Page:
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Britten: A Ceremony of Carols; Poston: An English Day-Book

NYCoS National Girls Choir, Claire Jones (harp), Christopher Bell (conductor)
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Recording details: May 2010
Caird Hall, Dundee, Scotland
Produced by Alexander Van Ingen
Engineered by Mike Hatch
Release date: September 2010
Total duration: 48 minutes 59 seconds
 

Another highlight of Scotland's musical life comes from the National Youth Choir of Scotland (NYCoS) National Girls Choir. Joined by Claire Jones, the official harpist to HRH The Prince of Wales, Christopher Bell leads performances of Benjamin Britten's A Ceremony of Carols, An English Day-Book—an exciting rarity by English composer Elizabeth Poston—and two contemporary works by Scottish composer Oliver Iredale Searle and Irish composer Stephen Deazley.

Reviews

'The voices are rich toned, well-balanced and powered by developing teenage musculature. These are not the innocent boys' voices Britten intended. But they are probably those Poston had in mind' (Classic FM Magazine)» More

'A well-balanced, beautifully-presented programme' (The Scotsman)» More

A Ceremony of Carols Benjamin Britten
Benjamin Britten’s hugely popular A Ceremony of Carols was inspired by his discovery of The English Galaxy of Shorter Poems and was composed in part while returning by ship to Britain from the United States. It is an unusual setting for treble voices and harp; Britten had intended to write a harp concerto and so had been studying the instrument. The “carols” are largely the product of fifteenth and sixteenth century writers, most of whom are anonymous. They retain their unique flavour by Britten’s extensive use of old English language.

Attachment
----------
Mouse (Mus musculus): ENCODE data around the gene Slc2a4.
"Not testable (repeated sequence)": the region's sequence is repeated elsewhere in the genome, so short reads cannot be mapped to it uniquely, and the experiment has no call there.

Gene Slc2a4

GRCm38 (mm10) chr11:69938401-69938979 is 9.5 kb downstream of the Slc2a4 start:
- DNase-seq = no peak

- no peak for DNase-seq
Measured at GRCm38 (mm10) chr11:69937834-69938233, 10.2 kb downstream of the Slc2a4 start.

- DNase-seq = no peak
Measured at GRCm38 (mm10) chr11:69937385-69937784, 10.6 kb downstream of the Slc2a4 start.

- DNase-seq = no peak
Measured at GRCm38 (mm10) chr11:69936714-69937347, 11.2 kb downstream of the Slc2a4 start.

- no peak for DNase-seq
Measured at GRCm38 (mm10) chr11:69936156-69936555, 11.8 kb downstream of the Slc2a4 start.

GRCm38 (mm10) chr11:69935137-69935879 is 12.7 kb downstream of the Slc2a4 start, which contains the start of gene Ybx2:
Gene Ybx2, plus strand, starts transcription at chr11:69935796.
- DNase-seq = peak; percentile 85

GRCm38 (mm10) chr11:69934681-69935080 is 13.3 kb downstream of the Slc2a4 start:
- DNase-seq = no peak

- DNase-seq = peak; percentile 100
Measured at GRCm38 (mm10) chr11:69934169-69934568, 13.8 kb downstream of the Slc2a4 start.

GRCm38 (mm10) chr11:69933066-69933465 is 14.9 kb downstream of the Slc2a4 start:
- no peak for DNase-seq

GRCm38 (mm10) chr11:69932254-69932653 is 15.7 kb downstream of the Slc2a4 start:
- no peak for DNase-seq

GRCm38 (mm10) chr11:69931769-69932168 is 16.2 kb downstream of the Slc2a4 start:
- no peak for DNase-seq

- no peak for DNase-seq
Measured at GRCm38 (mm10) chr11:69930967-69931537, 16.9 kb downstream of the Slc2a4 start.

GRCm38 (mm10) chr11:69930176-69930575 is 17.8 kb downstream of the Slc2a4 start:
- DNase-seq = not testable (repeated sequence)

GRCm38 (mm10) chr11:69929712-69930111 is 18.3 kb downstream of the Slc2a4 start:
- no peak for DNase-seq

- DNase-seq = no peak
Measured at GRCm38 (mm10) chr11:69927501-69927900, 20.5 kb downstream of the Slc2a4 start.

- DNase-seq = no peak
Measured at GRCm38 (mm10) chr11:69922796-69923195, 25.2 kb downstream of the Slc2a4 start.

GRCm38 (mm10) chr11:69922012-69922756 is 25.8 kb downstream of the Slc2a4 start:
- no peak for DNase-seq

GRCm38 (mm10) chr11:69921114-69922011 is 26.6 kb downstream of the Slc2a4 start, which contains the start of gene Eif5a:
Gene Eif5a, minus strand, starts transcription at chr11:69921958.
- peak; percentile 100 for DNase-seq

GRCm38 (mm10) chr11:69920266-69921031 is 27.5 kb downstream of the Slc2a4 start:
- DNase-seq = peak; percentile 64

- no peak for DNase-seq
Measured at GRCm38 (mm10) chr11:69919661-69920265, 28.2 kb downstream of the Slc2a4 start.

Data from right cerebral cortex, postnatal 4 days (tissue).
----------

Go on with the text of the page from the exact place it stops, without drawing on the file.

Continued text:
The work opens and ends with the choir processing to plainsong, and the sections in-between deal with the traditional stories surrounding the birth of Christ. The piece in its entirety shows Britten’s mastery of choral music, with each movement in contrast with the next, ranging from the plangent solos of That Yongë Child and In Freezing Winter Night through the smooth polyphony of Balulalow and There is no Rose to the angularity and dynamism of As Dew in Aprille and This Little Babe.

An English Day-Book Elizabeth Poston
A Day-Book is a diary or a journal: a book in which to record the events of the day. In this piece, Elizabeth Poston has linked together a sequence of sacred and profane poems in which the small-scale happenings of the day are symbolically identified with the procession of the seasons of the year and, by further augmentation, with the span of life itself.

The contrasting conceptions of faith and superstition, of birth and death, of dawn and dusk, contribute alike to a serene, philosophical interpretation of our earthly destiny in terms of lyrical song. The sequence of poems is cyclical, beginning and ending with the bellman’s (or town crier’s) curfew call: “Cover the coal”.
(From the programme note by John Gardner, 1969)

Samir Savant 2010

Britten’s A Ceremony of Carols is a total masterpiece. Two processions, seven Christmas songs, a delightful interlude and the totally unique colour of upper voices and harp. I have known, performedand loved the piece over many years and each time I perform it, I marvel at its fine melodies and inventive accompaniment. For the same number of years I have been looking for another piece of music for the same combination to pair with it in a concert.

In 2009 I was contacted by Brian Davis, a harpist from England. He, too, had been trying to find pieces to pair with the Britten, had compiled a list, and wondered if I’d like to see it along with some music he had collected. Of course I’d be thrilled, was my reply. As I sifted through the contents of the parcel, I came across a substantial score, a photocopy of An English Day-Book by ElizabethPoston (handwritten manuscript). The composer’s name was known to me—Elizabeth Poston wrote a charming and very effective setting of Jesus Christ, the Apple Tree, and she also wrote the score to the TV series Howard’s End! Some research revealed that she worked for the BBC, had made many folk song arrangements and also edited the Penguin Book of Carols. And as I listened to the CD with its hissing sound, its noisy, somewhat scrappy performance, my excitement level was rising. This could really, really, really be the piece to pair with the Britten—a musical treasure hidden for many years!

It has been a great pleasure to be part of the process of reviving this piece. The handwritten manuscripts did not always match with the harp part, and there was a lot of consulting and discussing to do. But in the end I am thrilled that the National Girls Choir and I got to work on this wonderful music.

Christopher Bell 2010

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